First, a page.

In a North Carolina town where the town's Chief of Police doubles as the volunteer organist/choir master, things are apparently never dull at St. Barnabas Episcopal Church.  A body found in the choir loft is a complicating factor just as the Church Year moves into Advent and Christmas.  The new female rector is setting up backs throughout the congregation, and her behavior after the corpse is uncovered leads Hayden Konig in his professional capacity to suspect that the death was deliberate.  Since he also wants to be the new Raymond Chandler, his suspicions are fed by the plot of the novel he's concocting on his newly acquired typewriter; the one he bought at auction that belonged to Raymond Chandler himself.  Of course Hayden's right about this being murder, but is he correct about who did it?

This book is chock-a-block full of terrible writing (his putative novel), awful puns, and just plain laugh out loud antics that someone like me has no trouble imagining are based on kernels of real experiences.  I could tell a few stories myself...  But along with that, Hayden loves music, and I wish I could once again sing in a choir that performed the kind of anthems and motets the St. Barnabas choir does.  Those were the days.  He's always listening to luscious music, and I've got to love someone who names my all-time favorite Christmas album A Renaissance Christmas by the Waverly Consort as being one of his favorites as well.  So much to love about this book if you've ever been caught up in church politics.  Can't wait to read the next three volumes in this boxed set.  (Which I did borrow from my church library, so I'm glad to say my parish isn't likely to be offended by this delightful mysteries!)

Thursday, January 8, 2015

The Iris Fan

The Iris Fan (#460) is the eighteenth and final installment of Laura Joh Rowland's outstanding historical mystery series set in feudal Japan.  The series follows the ups and downs of samurai Sano Ichiro at the court of Shogun Tokugawa Tsunayoshi over the twenty years of his reign.  Following the course of samurai honor, busihido, Sano-san has remained faithful to himself and his principles, but at great personal cost, and it has earned him implacable enemies.  This final entry is not only a nail-biting adventure on its own, it resolves some of the long-standing questions that have haunted Sano and his wife Reiko as the balance of power shifts in Japan.  Although you could read The Iris Fan on its own, I think it's best appreciated if the politics of the underlying allegiances, enmities and sequences of events leading up to them are known by reading the previous books in this series.  Believe me, it will be no hardship if you enjoyed such books as Clavell's Shogun.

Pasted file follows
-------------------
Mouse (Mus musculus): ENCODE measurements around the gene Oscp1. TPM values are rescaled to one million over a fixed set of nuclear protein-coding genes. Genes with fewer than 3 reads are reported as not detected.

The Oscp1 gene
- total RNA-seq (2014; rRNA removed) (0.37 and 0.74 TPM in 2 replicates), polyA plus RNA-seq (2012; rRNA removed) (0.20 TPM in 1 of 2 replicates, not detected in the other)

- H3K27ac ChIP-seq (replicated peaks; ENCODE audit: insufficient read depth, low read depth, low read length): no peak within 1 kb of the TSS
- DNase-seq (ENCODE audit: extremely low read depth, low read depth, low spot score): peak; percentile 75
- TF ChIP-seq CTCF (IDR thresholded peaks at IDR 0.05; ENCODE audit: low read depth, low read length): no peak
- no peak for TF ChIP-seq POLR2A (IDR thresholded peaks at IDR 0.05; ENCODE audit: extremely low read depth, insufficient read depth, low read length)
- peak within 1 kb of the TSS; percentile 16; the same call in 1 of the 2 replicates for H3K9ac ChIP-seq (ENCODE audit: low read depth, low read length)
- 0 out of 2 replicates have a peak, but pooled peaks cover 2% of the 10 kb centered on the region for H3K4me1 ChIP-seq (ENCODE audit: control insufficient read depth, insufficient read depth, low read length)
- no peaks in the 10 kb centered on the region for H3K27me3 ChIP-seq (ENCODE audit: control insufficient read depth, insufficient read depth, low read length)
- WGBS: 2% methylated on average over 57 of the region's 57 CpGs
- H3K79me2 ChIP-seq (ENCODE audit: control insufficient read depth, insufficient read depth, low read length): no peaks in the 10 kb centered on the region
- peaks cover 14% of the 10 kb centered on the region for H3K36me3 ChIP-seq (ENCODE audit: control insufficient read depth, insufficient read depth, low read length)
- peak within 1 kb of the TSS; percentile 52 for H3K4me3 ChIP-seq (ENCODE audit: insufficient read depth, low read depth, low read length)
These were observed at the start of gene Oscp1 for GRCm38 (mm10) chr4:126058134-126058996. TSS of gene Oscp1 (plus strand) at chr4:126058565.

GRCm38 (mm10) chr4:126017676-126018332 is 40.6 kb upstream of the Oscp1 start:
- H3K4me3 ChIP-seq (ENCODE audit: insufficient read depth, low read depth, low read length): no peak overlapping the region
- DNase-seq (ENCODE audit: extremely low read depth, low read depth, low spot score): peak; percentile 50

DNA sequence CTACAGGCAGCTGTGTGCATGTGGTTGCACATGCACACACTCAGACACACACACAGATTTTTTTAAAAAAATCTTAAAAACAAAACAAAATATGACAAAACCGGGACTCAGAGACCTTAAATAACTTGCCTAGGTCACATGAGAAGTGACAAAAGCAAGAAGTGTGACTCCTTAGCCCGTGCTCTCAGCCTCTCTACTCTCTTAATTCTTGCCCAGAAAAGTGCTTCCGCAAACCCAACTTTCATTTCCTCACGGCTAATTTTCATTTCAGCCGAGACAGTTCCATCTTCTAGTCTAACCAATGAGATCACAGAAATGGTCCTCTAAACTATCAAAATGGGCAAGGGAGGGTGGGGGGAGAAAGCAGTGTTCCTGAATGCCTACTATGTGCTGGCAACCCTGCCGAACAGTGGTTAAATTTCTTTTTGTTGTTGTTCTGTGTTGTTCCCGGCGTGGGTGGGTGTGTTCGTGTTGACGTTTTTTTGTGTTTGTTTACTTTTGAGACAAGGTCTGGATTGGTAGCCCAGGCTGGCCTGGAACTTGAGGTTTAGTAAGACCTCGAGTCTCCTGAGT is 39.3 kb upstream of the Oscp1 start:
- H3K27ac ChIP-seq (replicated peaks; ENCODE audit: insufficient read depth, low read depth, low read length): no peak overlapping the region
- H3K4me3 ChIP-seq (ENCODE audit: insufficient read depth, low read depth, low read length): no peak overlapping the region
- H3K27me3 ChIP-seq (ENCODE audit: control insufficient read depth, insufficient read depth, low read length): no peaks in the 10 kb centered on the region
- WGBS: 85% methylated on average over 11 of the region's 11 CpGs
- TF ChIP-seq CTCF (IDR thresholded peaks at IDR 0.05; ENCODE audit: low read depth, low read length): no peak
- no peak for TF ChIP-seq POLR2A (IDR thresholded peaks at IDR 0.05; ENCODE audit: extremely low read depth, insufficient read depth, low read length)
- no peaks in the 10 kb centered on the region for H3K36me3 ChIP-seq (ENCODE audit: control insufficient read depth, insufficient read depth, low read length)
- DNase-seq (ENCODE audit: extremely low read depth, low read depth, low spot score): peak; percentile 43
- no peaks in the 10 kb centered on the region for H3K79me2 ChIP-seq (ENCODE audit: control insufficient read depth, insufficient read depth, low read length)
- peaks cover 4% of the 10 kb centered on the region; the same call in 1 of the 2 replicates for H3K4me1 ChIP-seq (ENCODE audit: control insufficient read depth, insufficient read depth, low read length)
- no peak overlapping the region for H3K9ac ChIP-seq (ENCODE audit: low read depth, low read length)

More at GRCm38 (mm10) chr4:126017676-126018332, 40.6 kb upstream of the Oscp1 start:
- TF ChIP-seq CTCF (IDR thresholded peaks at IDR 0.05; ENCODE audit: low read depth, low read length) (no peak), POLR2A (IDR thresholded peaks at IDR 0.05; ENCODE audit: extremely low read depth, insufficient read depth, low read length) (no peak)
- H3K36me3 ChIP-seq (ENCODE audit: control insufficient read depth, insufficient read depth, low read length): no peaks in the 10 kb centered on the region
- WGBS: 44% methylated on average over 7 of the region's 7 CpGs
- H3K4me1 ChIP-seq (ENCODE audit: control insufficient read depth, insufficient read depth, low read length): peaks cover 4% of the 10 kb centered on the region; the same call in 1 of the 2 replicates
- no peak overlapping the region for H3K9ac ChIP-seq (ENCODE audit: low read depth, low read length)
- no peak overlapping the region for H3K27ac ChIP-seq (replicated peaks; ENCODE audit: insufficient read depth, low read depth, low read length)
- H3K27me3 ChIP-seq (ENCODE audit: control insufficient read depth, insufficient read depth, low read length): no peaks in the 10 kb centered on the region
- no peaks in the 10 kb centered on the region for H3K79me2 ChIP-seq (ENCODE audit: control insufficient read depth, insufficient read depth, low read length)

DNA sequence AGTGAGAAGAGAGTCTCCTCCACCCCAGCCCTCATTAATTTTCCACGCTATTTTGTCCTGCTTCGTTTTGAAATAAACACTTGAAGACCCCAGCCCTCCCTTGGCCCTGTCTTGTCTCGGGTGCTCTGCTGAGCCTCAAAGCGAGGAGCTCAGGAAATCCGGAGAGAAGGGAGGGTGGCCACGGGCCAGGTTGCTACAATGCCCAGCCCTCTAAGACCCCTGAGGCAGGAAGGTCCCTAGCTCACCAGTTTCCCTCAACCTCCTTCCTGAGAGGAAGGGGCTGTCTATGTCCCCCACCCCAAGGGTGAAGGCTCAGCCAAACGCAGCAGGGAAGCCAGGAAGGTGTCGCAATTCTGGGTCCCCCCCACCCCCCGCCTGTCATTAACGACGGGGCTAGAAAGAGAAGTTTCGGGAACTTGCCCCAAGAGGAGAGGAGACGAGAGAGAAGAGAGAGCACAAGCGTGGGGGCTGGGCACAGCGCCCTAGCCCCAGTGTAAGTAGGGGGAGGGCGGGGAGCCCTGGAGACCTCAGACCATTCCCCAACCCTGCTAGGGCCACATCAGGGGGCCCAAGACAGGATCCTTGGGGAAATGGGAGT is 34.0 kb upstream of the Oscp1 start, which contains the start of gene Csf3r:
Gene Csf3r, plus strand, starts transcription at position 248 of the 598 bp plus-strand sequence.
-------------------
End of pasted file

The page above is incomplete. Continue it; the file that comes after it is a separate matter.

In 1709, when The Iris Fan opens, Sano has doggedly been pursuing the guilty parties in the deaths of potential claimants to the Shogun's throne for four years, despite being warned to drop it.  But Sano's primary loyalty is to his lord, the ailing and elderly Shogun who raised him from the ranks to Chief Inspector and then Chamberlain at his court.  The rival heirs to the Shogun's throne are responsible for demoting Sano to the lowest possible post in the Tokugawa regime as the Shogun's health has failed.  Since both Lord Yanagisawa and Lord Ienobu are Sano's enemies, Sano knows that no matter the outcome of the succession, he and his family will be put to death, so he is desperate to solve his final case, the mysterious stabbing of the Shogun in his bed, which has left him close to death.  Sano is convinced either Ienobu or Yanagisawa is responsible, but which?  To find the truth behind the attempted assassination may be to determine the fate of Japan in the future, even if Sano dies in the attempt.

This series is so well-written and intriguing that I will miss having the adventures of Sano, Reiko and the rest of the court to look forward to, but by the same token, this is the perfect place to end the series.  Japan is about to enter the modern age, however reluctantly, through the opening of Japan to the West.  Nothing will ever be the same again for the samurai system and feudal Japan, of which Sano Ichiro was the exemplar.  Thank you for taking us there in your books, Ms. Rowland!

Wednesday, January 7, 2015

The Bush Was Blazing But Not Consumed

As you might have guessed from its title, The Bush Was Blazing But Not Consumed (#459), this book on multiculturalism by Eric H. F. Law is one of the assigned readings for the EfM course I am taking.  In it, he outlines some of the issues congregations have which are divided along racial, cultural or gender-based lines, and seeks to promote practical methods of dialogue that will lead to communication among the different groups.  The goal is to arrive at a point where those divided by their differences  can arrive at some commonalities leading to effective joint worship.

For me, it was really a slog to finish this book.  Although Law makes some good points, they are almost lost in his constant references back to his previous book, which the reader is instructed to consult for explanations of many of the concepts he uses in The Bush Was Blazing.  It's difficult to digest the contents of this book when you have to struggle with unfamiliar and unexplained terminology.  To use one of his own metaphors, he creates his own Tower of Babel in the text.  His work as a consultant for parishes and dioceses, mostly in the western United States, have led to the development of many of the group exercises in the Appendices, but as I read this book, in the back of my mind I could hear a small voice consistently calling "Hire me!  Hire me!  I can train those facilitators for you, conduct those exercises, ask the right questions, etc..."